Ann Tarantino, instructor in both the School of Visual Arts and Department of Landscape Architecture, currently has an exhibition of works on paper, titled SuperNatural, at the Washington, D.C. gallery Curator’s Office, through June 25.
The exhibition features works produced by “airy means”—Tarantino creates delicate, tendril-like marks using her breath, an air compressor or paint sprayed from a bottle, resulting in recognizable yet not-quite-nameable forms that evoke a sense of nature.
Teaching design skills and vocabulary to beginning landscape architecture students has sensitized Tarantino to the mapping and structuring of environments on both a macro and microscopic scale. The overall compositions, while seemingly spontaneous, reveal her ideas about overlapping systems.
“I make drawings on paper and on the wall that suggest lonely figures in strange landscapes, underwater creatures, unknowable beings, neural networks, and maps of cities real and invented,” said Tarantino. “My methods include pouring and dropping ink onto a surface or blowing it through a straw to create intricate patterns, using an air compressor to propel paint across a surface, and drawing repeated concentric circles reminiscent of ripples on water, growth marks on trees or early cartographic drawings of an imagined cosmos.”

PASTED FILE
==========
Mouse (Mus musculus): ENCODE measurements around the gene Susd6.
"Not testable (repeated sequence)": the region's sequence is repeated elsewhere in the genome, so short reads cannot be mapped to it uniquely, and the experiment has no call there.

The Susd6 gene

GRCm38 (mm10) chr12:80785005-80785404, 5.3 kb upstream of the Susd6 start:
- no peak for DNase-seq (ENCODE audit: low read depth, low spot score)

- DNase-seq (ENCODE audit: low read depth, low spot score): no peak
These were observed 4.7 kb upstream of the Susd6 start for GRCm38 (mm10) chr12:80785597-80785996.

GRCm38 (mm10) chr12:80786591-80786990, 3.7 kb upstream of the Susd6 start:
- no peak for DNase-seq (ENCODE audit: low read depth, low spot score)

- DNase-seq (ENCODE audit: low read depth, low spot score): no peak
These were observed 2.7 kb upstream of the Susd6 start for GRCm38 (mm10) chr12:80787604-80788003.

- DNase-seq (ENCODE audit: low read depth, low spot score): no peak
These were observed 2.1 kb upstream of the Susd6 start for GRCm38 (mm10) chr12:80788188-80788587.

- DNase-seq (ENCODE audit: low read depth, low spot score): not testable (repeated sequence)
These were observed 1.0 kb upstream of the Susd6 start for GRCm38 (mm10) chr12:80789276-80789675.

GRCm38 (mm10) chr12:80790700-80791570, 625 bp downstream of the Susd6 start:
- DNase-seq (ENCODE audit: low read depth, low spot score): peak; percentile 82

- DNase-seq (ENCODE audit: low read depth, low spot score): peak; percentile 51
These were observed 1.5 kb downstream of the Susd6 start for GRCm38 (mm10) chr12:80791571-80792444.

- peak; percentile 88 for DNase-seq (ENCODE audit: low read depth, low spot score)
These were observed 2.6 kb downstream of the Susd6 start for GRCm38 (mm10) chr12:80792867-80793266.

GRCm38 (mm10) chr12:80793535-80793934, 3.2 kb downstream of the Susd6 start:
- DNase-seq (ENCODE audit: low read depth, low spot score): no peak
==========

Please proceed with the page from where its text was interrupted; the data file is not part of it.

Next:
Tarantino’s experience as a serious competitive swimmer from childhood through young adulthood continues to influence her work. “ … I return continually to the experience of weightlessness while moving through the water. I am interested in the experiences of the body as it moves through space, meeting and evaluating stimuli both internal and external. Inspired by source material ranging from botanical illustrations to contemporary information visualization strategies such as geotagging, musical scores, knitting patterns and cracks in the sidewalk, my work suggests infinite replication and growth, exploring what it looks and feels like to be alive."
Tarantino earned her M.F.A. in painting at Penn State and her B.A. in visual arts at Brown University. She has exhibited her wall drawings, works on paper and paintings nationally and internationally, including Flashpoint, Washington, D.C.; Vysehrad Gallery, Prague, Czech Republic; Katherine Nash Galleries, University of Minnesota; French Art and Cultural Center, Boston; the Drawing Room, Portland, Maine; Lloyd Dobler Gallery, Chicago; Mixed Greens, New York City; several galleries in Japan, and others.
She has had artists' residencies at Soaring Gardens and the Vermont Studio Center. Her work is in the collection of the D.C. Commission for the Arts and Humanities, and she has been featured twice in New American Paintings. Her last exhibition at Curator’s Office, a collaboration with Kate McGraw, was called “one of the fall’s strongest shows” by The Washington Post.
Image: Seismic Sensing (detail), 2011, ink and gouache on paper, 55" x 38"